Uk based Melbourne composer and guitarist Chris Ranier has launched a crowdfunding campaign as a way to fund the vinyl pressing of his recordings of Harry Partch’s works for voice and Adapted Guitar 1, as well as selected folk songs either notated or mentioned in his Depression-era journal Bitter Music.
If you don’t know Partch he was an American composer (1901 – 1974), who is widely considered to be one of the most important microtonal composers of the 20th century, developing a new musical theory. Composing music within this theoretical framework, he had to design and build the instruments to play his work. This was partly because he was trying to discover new sounds, but also because conventional instruments for the most part simply could not play all the pitches he needed. He was also quite eccentric character who even at one stage destroyed all of his work, and spent 9 years as a hobo during the great depression. He kept a journal during this period that was later published as Bitter Music. The journal is a synthesis of three art forms: text, music and drawings intended to be read near a piano, so the notated fragments of speech may be intoned more or less as they were inflected at the time.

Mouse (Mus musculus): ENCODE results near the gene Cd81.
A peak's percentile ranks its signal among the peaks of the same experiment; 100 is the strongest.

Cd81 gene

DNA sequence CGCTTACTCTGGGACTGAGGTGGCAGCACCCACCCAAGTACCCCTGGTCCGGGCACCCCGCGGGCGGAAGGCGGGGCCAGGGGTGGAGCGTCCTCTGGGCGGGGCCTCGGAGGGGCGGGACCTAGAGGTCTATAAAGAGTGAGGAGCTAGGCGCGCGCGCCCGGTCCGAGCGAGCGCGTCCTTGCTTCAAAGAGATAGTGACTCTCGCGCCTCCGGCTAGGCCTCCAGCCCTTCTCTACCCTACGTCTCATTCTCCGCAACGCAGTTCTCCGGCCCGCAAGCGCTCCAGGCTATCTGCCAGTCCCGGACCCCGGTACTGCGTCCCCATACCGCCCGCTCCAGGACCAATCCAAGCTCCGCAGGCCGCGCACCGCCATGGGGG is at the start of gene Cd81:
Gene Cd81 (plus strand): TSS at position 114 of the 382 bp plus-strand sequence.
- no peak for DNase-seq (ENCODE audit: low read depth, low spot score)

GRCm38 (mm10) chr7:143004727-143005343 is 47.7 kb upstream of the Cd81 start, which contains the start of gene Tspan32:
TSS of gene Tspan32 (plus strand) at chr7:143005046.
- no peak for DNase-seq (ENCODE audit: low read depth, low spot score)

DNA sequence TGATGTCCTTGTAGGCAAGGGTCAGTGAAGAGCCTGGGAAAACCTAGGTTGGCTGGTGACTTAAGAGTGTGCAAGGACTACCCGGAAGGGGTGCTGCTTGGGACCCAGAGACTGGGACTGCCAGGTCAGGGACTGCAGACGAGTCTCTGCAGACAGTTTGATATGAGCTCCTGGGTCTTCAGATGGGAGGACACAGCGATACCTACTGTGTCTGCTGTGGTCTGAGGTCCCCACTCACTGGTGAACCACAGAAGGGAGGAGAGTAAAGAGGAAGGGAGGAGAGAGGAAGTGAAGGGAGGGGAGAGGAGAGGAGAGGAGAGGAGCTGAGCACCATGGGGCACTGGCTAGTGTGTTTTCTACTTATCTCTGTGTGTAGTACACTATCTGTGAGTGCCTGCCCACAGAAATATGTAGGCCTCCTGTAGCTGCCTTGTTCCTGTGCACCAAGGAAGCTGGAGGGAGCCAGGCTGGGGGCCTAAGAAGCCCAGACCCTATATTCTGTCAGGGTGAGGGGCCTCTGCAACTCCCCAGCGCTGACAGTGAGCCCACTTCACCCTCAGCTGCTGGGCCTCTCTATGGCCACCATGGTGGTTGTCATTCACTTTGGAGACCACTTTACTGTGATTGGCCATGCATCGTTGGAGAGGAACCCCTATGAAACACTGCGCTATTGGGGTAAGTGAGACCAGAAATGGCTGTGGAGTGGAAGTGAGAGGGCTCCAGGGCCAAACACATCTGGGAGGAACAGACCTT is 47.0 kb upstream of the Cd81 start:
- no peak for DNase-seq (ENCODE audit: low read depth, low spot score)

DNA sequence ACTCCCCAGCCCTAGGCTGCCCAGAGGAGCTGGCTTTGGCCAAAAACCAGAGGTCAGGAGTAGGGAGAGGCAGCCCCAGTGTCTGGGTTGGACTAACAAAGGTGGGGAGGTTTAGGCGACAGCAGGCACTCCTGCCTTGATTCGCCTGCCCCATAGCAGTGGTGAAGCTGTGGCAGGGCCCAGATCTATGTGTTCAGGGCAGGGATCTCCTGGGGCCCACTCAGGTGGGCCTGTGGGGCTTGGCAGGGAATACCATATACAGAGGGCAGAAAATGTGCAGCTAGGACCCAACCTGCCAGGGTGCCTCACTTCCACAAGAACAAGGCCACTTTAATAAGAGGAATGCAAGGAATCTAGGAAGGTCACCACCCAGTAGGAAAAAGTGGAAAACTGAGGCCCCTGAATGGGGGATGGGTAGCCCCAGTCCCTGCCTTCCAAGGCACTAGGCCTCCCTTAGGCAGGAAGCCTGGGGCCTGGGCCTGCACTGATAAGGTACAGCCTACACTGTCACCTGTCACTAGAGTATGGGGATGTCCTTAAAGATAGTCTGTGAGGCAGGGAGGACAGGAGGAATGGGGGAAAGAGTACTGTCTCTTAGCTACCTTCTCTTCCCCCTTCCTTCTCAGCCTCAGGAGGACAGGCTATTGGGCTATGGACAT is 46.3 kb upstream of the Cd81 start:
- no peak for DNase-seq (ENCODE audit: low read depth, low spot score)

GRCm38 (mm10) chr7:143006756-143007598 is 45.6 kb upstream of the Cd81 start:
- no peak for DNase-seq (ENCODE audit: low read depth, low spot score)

Ranier, who has spent over a decade focused on extending the sonic possibilities of the lap steel guitar recently released Man and the Echo (you can read the review here), has long been an advocate of Partch’s music and approach and as early as 2002 he, “explored Partch’s theories and various instruments, and designed and built a 66-key metallophone that drew from, but also expanded upon some of Partch’s theoretical models and instrument designs.”
If you want to pledge to his campaign or find out more you can click here.